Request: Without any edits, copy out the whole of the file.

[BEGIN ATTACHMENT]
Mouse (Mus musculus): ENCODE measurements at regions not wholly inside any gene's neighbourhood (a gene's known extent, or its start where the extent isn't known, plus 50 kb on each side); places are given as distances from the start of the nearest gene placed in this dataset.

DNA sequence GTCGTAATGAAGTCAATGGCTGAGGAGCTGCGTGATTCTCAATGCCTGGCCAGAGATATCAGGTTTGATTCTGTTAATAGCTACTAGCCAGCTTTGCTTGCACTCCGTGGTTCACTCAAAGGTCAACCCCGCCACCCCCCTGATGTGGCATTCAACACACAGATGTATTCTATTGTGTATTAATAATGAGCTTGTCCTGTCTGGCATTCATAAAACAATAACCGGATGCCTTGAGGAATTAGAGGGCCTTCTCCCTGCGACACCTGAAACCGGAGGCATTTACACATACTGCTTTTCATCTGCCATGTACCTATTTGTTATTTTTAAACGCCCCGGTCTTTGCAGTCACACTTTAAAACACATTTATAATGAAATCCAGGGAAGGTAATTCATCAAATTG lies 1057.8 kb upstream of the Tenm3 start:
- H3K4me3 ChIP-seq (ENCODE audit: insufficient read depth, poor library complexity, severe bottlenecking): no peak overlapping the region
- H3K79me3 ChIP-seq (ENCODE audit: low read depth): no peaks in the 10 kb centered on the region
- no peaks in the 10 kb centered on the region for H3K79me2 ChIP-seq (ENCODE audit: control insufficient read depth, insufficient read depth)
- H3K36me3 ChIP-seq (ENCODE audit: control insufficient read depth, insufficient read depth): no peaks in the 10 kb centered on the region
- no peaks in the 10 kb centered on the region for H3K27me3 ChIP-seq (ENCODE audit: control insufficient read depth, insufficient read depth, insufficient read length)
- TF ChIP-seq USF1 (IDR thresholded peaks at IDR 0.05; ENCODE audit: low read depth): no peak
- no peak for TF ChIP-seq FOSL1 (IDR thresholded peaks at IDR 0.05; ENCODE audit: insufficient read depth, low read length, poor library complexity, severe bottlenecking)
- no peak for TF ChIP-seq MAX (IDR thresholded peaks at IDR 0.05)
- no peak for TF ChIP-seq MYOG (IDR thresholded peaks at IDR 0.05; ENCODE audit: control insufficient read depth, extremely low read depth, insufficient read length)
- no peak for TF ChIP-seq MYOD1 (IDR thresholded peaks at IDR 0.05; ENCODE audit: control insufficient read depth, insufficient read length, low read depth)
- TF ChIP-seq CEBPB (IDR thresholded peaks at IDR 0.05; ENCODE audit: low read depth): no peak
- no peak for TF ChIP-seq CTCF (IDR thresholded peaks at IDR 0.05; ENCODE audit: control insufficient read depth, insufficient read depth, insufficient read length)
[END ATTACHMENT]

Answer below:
Mouse (Mus musculus): ENCODE measurements at regions not wholly inside any gene's neighbourhood (a gene's known extent, or its start where the extent isn't known, plus 50 kb on each side); places are given as distances from the start of the nearest gene placed in this dataset.

DNA sequence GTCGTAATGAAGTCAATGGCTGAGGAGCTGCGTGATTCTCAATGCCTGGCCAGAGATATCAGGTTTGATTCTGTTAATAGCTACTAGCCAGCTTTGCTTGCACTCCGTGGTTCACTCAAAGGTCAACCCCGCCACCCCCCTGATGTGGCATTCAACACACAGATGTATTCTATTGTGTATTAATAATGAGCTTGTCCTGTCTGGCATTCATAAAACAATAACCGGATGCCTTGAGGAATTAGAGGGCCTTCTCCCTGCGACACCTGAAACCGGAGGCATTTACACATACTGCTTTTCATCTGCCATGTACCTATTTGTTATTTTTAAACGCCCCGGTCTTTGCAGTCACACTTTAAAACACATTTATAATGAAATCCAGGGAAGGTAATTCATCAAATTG lies 1057.8 kb upstream of the Tenm3 start:
- H3K4me3 ChIP-seq (ENCODE audit: insufficient read depth, poor library complexity, severe bottlenecking): no peak overlapping the region
- H3K79me3 ChIP-seq (ENCODE audit: low read depth): no peaks in the 10 kb centered on the region
- no peaks in the 10 kb centered on the region for H3K79me2 ChIP-seq (ENCODE audit: control insufficient read depth, insufficient read depth)
- H3K36me3 ChIP-seq (ENCODE audit: control insufficient read depth, insufficient read depth): no peaks in the 10 kb centered on the region
- no peaks in the 10 kb centered on the region for H3K27me3 ChIP-seq (ENCODE audit: control insufficient read depth, insufficient read depth, insufficient read length)
- TF ChIP-seq USF1 (IDR thresholded peaks at IDR 0.05; ENCODE audit: low read depth): no peak
- no peak for TF ChIP-seq FOSL1 (IDR thresholded peaks at IDR 0.05; ENCODE audit: insufficient read depth, low read length, poor library complexity, severe bottlenecking)
- no peak for TF ChIP-seq MAX (IDR thresholded peaks at IDR 0.05)
- no peak for TF ChIP-seq MYOG (IDR thresholded peaks at IDR 0.05; ENCODE audit: control insufficient read depth, extremely low read depth, insufficient read length)
- no peak for TF ChIP-seq MYOD1 (IDR thresholded peaks at IDR 0.05; ENCODE audit: control insufficient read depth, insufficient read length, low read depth)
- TF ChIP-seq CEBPB (IDR thresholded peaks at IDR 0.05; ENCODE audit: low read depth): no peak
- no peak for TF ChIP-seq CTCF (IDR thresholded peaks at IDR 0.05; ENCODE audit: control insufficient read depth, insufficient read depth, insufficient read length)